Cannabis is trending in the beauty and wellness industry. More and more companies are infusing hempseed oil and CBD derived from hemp in salves, lotions, creams, oils, extracts, and lip balms, among other products. Although the industry is taking off, the legal framework lags behind the expansion of the industry and broad acceptance of consumers to purchase these products. This primer provides a 101 on the current state of the regulatory agency, applicable laws, and best practices as it relates to the beauty and wellness industry.
Federal Agencies That Regulate the Beauty and Wellness Industry
The beauty and wellness industry is primarily regulated by the Food and Drug Administration (FDA) and the Federal Trade Commission (FTC).
The FDA is tasked with protecting the public health by ensuring the safety, efficacy, and security of the nation’s food supply, cosmetics, drugs, etc. To date, the FDA has not approved marijuana as a safe and effective drug for any indication. However, the FDA has approved some drugs containing synthetic versions of marijuana substances and cannabis.
The FTC is tasked with the promotion of consumer protection (including regulating advertising and marketing of consumer products) and elimination and prevention of anticompetitive business practices. There is no action on cannabis or its derivatives to date. The FTC has been silent on that issue and has not given any guidance or taken any action as to cannabis consumer products.
Relevant Regulations for Cannabis Products
The Controlled Substances Act (CSA) is a federal law that criminalizes the distribution, sale, possession, and use of marijuana. Marijuana is designated as a Schedule I drug, which incurs the most severe penalties. Recently, there has been an emphasis on de-scheduling marijuana (i.e., taking it out of Schedule I). While marijuana is illegal, extracts and byproducts from the cannabis plant, such as sterilized hempseeds, hempseed oil, and fibers, are legal.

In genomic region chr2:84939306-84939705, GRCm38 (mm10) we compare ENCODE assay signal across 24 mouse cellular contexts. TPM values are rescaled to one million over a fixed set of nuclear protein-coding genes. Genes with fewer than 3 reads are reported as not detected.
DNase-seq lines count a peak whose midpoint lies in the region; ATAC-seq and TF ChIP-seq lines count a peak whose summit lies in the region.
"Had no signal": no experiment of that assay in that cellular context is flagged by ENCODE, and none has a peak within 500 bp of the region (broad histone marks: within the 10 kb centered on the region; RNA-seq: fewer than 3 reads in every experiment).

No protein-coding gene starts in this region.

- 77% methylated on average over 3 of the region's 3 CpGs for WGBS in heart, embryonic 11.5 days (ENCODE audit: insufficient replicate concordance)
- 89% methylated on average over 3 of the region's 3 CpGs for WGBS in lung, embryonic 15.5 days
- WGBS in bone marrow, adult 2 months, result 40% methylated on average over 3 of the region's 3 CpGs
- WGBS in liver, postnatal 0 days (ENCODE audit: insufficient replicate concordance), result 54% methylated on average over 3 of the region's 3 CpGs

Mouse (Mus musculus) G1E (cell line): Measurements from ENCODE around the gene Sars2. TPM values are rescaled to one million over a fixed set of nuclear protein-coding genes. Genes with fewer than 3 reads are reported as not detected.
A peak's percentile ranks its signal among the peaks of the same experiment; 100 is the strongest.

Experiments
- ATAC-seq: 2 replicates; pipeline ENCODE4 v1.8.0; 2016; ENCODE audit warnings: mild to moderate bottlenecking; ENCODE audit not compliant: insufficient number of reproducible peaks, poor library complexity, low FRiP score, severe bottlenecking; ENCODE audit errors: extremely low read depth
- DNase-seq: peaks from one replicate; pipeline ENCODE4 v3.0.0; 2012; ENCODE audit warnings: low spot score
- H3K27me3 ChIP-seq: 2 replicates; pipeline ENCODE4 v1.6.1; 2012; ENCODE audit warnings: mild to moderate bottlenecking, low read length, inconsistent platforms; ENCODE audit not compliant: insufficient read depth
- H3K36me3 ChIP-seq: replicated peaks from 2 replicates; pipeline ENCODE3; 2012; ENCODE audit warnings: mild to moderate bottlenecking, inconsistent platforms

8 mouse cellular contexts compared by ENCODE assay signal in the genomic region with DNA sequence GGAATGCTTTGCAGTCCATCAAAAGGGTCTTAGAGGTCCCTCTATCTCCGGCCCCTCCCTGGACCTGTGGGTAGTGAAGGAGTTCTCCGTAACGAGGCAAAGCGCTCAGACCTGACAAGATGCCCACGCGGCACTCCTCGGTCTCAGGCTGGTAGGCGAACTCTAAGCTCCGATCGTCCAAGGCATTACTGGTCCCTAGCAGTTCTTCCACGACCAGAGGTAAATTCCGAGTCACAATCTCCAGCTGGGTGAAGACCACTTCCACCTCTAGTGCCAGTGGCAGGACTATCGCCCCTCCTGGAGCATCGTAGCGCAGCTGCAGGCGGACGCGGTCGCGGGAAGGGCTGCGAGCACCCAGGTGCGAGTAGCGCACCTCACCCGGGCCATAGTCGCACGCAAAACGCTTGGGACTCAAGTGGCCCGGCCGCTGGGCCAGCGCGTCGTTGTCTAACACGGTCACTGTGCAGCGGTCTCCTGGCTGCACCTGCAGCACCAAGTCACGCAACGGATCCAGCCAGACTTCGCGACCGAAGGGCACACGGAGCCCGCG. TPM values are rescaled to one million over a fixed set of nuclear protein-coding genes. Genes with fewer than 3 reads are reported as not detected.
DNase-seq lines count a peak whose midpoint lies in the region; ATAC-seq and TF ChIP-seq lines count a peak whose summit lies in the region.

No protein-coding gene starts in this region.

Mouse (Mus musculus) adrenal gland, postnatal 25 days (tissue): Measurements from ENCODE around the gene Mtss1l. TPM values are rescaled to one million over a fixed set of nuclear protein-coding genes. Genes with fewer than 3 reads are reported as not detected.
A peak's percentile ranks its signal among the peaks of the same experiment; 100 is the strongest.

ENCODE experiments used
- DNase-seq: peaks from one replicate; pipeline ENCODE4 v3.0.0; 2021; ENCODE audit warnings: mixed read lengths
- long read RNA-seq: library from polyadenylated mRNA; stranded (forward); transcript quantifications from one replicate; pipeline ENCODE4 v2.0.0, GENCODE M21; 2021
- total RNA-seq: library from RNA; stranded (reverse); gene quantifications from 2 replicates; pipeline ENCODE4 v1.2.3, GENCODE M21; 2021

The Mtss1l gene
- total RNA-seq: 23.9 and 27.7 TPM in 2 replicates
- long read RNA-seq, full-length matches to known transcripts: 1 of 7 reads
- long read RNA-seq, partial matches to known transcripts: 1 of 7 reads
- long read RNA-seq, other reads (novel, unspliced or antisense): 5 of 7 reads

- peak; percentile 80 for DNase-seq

The Agricultural Act of 2014 (the Farm Bill) is a federal law that removed federal restrictions aimed at growing industrial hemp. It provides an explicit definition for industrial hemp: Cannabis sativa L., and any part of such plant, whether growing or not, that has less than 0.3 percent THC concentration on a dry weight basis. The Farm Bill gives states the ability to pass laws permitting hemp cultivation. The Farm Bill also created pilot research programs to study the benefits of cultivating hemp in the United States. In 2017 estimated sales of U.S. hemp reached approximately $600 million in annual sales. Production in 2017 grew to nearly 140% of 2016 production. While the Farm Bill is economically successful, appropriations for the 2014 Farm Bill expired on September 30, 2018.
The Hemp Farming Act (the 2018 Hemp Bill) is part of a larger omnibus farm bill that would legalize hemp and its byproducts by removing Cannabis sativa L., classified as “hemp,” from Schedule I controlled substances. However, marijuana would remain a Schedule I drug. The 2018 Hemp Bill is supported by Democrats and Republicans. The bill is pending in Congress, and although its passage is likely, it will probably be delayed due to midterm elections.
The Food, Drug, and Cosmetic Act (FDCA) gives the FDA the authority to promote and protect the public health by assuring the safety, effectiveness, and security of human and veterinary drugs, vaccines, and other biological products for human use, and medical devices, among other things. The FDA is also responsible for regulating drugs, food, cosmetics, and dietary supplements.